One of the perks of running a bookshop is that you often receive ‘proof’ copies of books, those being, for the uninitiated, uncorrected draft versions of forthcoming publications. If you’ve ever read a book and thought:
What this really needs is a few spelling mistakes, some confusing typos, a front cover entirely comprised of writing and absolutely no re-sell value
then proof copies are definitely for you.
Proofs usually arrive by post, but just once or twice, they turn up at the shop with the author attached.
This happened to us recently when our shop received a flying visit from an author (young, male, good-looking) and his publicist (young, female, good-looking) to promote the author’s debut novel, to be published later in the year.
I had been pre-warned by the Publishers over the phone that the two of them would be “passing through your area, first thing” so I was fully prepared, in thick-rimmed glasses, stain-free top and lipstick in a non-distracting hue.
With coffees in hand, we sat at a table, so the visit could begin in earnest.
The publicist was really excited about the book. I could tell this was the case because she used the phrase “really excited” about fifteen times.
While the author sat by in complete silence, she went on to outline the publisher’s determined intention to turn this book into the next “word-of-mouth” bestseller.
I had no idea that “word-of-mouth” bestsellers were planned in advance by publishers, having always thought such things arose organically, and as the result of the book being recommended by, you know, actual people (those who don’t work in Marketing departments) but apparently not. It’s all calculated from the outset.
She went on to assure me that this book would receive a huge “social media push”. I think this is publishing shorthand for “not spending any money.” If huge billboards or branded airships were involved, this would surely have been mentioned.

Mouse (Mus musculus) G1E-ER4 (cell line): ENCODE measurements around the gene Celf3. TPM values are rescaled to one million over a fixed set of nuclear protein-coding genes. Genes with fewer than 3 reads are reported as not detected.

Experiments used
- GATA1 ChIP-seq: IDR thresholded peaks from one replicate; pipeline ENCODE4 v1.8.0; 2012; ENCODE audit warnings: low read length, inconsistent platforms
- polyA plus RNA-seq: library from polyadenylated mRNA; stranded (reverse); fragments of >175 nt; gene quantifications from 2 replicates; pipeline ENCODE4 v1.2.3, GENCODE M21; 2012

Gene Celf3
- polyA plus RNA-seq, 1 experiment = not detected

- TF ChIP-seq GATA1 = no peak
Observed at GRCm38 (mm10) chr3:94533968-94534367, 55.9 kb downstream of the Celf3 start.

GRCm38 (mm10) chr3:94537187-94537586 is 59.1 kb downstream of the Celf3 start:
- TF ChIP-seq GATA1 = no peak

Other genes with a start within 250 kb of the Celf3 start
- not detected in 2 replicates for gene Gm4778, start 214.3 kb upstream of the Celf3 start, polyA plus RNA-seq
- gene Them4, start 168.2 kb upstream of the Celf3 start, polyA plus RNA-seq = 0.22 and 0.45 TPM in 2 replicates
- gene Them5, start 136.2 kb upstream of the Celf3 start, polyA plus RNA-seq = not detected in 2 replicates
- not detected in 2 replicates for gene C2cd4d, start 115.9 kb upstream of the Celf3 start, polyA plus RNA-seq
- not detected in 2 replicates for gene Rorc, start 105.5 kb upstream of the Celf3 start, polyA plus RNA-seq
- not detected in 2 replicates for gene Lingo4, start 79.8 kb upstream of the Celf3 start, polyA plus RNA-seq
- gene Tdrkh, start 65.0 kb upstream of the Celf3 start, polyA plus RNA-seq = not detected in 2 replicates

As I understand it, a social media push involves most or possibly all of the Publishing Staff (and their Mums too) tweeting the hell out of a picture of the book cover in the vain hope that the British public will buy a copy when faced with one, on the grounds that “there’s been a lot of stuff on the internet about this. Better see what it’s all about.”
While the publicist continued in much the same excited vein (“real buzz” “sleeper hit” “sure-fire bestseller”), my attention turned to the young author, who as yet hadn’t had a chance to speak about the book that he wrote.
I felt a nagging need to impress this, after all, rather handsome fellow, who had come all this way especially to see me.
I wondered whether to flick idly through the pages of his book. Would that look like the act of a rarefied intellectual with an enquiring mind, or just a bit odd? What the hell: I gave it a quick go anyway and immediately caught sight of the word ‘Penis’ staring back up at me. I shut the book quickly.
The publicist was doing a very thorough (i.e. long) sales pitch on behalf of her author, and I started to wonder whether she would have better luck literally pimping him around bookshops.
I’m pretty sure I would order 50 copies of the book there and then, no questions asked (possibly even more) in exchange for half an hour alone with “the new Robert Harris” in my unpacking area (not a euphemism).
As my mind floated along these new and not unpleasant lines, it dawned on me that the publicist had stopped talking (see, miracles can happen at 10.12 am).
With the author still sat in silence however, it was up to me now to fill this new gap with some encouraging and wise words, to re-assure both author and publicist that their cherished novel was in good hands, and that all those years of work and weeks of excitement were not in vain, for they were leaving their book in the very best place: with an Independent Bookshop owner, one of the intellectual gatekeepers of the worlds’ high streets and shopping centres.
Erm…what’s the retail price going to be?